This was a tutorial that I followed but it was also a test of my improvising skills. The tutorial probably had 20+ items that it was linked to for the tutorial, however, without exception, every single one of them were blocked. And so, I had to find images and textures on my own and just kind of use the tutorial as a guide rather than a follow-along. It all worked out in the end though, and I am very proud. Basically I started with a blank background and made what you see as the background out of four or five different textures/colors. Next, I traced a picture of a hummingbird and from there it was just a series of adding effects (mainly bevel & emboss, inner glow, and drop shadow.) This was all done in photoshop and I mainly I learned about effects and what they do (I love bevel and emboss so much.) I also learned that sometimes you don't have to rely on the tutorial; I like how my finished product looks similar but also at the same completely different than the tutorial's final design.
The Ocean Horse Edit:
I used Photoshop to mask out the background of the original horse and rider picture and then placed the picture of the ocean as the background. Initially, I had the picture so that the hooves were in the foreground and so I didn't have to deal with where the hooves landed. However, after thinking about it further I decided that I wanted to have (at least part of the) hooves in the picture. So from there I copied part of the ocean in the back, brought it forward, flipped it, and then played with the masking to make it look natural. That part along with the selection of the horse were probably the hardest things about this. Selecting the horse was tricky especially with the mane and tail because this latest version of Photoshop didn't really have the refine edge tool... I had to figure out how to use that.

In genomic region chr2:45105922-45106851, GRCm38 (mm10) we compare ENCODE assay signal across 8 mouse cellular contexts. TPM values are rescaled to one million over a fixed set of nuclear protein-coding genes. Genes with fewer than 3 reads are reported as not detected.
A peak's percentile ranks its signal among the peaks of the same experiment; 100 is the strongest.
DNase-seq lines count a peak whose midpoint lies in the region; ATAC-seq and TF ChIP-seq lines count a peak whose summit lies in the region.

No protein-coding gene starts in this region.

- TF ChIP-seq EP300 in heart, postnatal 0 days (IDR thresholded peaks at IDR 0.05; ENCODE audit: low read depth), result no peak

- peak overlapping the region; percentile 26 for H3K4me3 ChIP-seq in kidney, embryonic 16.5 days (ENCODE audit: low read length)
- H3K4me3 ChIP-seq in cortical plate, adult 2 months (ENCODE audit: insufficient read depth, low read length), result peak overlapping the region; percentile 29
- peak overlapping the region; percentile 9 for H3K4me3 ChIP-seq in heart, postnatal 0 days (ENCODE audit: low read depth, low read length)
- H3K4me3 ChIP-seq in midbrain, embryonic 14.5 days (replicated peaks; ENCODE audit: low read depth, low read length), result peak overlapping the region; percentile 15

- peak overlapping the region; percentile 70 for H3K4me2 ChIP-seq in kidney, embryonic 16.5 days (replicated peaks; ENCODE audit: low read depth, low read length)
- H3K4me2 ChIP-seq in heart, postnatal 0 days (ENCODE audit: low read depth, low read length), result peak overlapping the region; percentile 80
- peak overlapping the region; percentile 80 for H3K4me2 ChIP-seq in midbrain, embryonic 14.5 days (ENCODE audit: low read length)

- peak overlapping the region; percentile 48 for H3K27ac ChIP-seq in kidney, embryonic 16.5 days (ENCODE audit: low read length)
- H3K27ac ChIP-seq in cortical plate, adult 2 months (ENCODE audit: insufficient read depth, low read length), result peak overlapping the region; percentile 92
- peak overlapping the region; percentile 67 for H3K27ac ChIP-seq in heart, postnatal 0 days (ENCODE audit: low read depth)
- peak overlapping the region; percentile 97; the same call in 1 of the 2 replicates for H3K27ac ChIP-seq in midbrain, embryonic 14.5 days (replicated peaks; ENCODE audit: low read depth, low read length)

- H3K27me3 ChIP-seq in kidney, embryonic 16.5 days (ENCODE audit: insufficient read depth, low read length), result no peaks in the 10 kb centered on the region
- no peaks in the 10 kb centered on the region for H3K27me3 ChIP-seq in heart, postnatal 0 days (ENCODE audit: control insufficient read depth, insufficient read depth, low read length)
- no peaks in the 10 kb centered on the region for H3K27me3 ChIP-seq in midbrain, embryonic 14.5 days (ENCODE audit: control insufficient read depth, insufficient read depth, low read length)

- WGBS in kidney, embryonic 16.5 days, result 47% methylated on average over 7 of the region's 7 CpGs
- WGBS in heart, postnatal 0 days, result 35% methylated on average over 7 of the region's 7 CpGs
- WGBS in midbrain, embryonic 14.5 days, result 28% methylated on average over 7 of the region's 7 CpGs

Here is my "Underwater Dragon" photo composite that I did in Photoshop. Basically I started with a simple ocean picture and added everything you see, from the light rays to the bubbles to the fish. I spent quite a while on this one and I learned a ton; first off, organization is KING, in the end there were about 40 layers and probably with adjustments it added up to over 100. For each different item I made a new group with the item and all its adjustments which really helped with keeping everything organized. Additionally, my selection skills have improved (a kind of a given with photo manipulation but you know.) I also learned so much about blending a item into a scene and making it look natural. Every single one of these items had at least five adjustments just so it would fit into the lighting. Speaking of lighting, lighting is so important, this was an ocean scene so items had to be adjusted accordingly. There are light rays coming from the top so a lot of my time was spent simply on the dragon and making it look like light was hitting its back and shadows were falling from it. I spent a good day just researching how water affects light. Blending modes are extremely useful and I used them a lot here, especially: color, overlay, soft light, and screen. My knowledge of when to use each of them has increased dramatically.